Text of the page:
In an unpublished opinion, Rehan Nazir v. County of Los Angeles et al. (April 2, 2013 B238477), the Court of Appeal decided police officers do not have a right under POBR to appeal District Attorney's decisions to place them on a Brady list. The Court reasoned that POBR only gives officers a right to appeal decisions of their employers and DA's offices are not the employing agencies for police officers. The case does not address a situation, such as with a deputy sheriff or DA investigator, where the county is also the employing agency.
The case is about a city police officer who was placed on a Brady list because of a probable cause declaration. The officer used a confidential informant in his investigation but omitted that information because there was an independent basis supporting probable cause to detain the individual. Later, the DA's office characterized the declaration as untruthful and placed the officer on its Brady list. His department fired the officer. The officer filed a lawsuit saying he had a right under POBR to an administrative process challenging the DA's placement of him on the Brady list. The Court of Appeal disagreed, dismissing his lawsuit.
The Court said POBR protects officers from action "by the public entities which employ them," but not other public agencies. The Court also rejected the argument that section 3304(b) applies to all public agencies. Section 3304(b) says: “No punitive action ... shall be undertaken by any public agency against any public safety officer ... without providing the public safety officer with an opportunity for administrative appeal.” The Court decided "any public agency" means any public agency that employs the peace officer in question, not just any agency whatsoever. As a result, the Court decided the officer could not sue the DA's office under POBR and dismissed his case.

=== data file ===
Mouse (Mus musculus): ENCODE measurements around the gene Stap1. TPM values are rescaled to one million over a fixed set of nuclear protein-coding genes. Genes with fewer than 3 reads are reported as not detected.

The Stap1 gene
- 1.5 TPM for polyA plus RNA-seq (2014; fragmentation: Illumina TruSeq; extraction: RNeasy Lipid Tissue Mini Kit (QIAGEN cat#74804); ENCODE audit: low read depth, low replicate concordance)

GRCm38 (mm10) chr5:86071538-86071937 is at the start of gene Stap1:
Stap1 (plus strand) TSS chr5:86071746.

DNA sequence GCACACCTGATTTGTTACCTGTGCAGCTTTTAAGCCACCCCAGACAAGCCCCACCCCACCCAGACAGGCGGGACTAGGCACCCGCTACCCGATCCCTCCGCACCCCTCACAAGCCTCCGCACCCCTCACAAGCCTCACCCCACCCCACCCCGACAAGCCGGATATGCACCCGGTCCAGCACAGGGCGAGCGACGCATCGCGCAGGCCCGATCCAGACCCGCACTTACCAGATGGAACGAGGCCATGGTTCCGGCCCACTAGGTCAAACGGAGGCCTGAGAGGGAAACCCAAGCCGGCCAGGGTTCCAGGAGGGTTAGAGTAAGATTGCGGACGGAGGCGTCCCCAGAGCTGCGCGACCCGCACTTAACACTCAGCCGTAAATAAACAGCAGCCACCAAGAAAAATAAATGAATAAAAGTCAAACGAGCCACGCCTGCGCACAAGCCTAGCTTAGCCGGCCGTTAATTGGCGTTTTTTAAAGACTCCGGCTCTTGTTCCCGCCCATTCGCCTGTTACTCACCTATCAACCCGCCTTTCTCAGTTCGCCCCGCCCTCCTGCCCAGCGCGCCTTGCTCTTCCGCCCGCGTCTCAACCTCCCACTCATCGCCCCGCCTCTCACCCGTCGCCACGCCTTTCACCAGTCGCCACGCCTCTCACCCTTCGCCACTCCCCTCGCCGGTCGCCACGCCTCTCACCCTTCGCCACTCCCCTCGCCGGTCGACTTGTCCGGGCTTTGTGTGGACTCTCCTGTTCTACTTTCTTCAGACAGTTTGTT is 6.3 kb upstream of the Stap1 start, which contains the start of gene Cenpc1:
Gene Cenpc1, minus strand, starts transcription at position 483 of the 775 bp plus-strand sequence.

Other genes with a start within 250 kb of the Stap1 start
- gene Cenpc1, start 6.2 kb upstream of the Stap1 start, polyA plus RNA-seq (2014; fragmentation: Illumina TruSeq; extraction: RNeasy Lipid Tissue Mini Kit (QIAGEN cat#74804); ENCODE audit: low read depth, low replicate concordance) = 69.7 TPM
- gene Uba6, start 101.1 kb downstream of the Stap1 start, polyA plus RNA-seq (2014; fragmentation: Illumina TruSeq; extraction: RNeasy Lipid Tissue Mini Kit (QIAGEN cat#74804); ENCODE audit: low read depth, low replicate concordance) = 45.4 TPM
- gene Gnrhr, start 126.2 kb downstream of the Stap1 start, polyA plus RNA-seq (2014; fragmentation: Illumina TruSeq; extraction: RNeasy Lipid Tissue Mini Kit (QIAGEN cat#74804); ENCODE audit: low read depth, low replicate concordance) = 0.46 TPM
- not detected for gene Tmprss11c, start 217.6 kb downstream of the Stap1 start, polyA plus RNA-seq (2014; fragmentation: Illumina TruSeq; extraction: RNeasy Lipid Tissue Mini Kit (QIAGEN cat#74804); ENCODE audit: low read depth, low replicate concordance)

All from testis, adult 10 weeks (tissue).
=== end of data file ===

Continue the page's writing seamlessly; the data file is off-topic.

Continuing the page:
PORAC has promoted a bill, AB 2543, to change the law and prohibit public safety employers from terminating officers merely because they are placed on a Brady list. Several statewide and local public safety labor associations also support the bill. Public safety labor associations can also negotiate a Brady protocol that provides more protections for peace officers.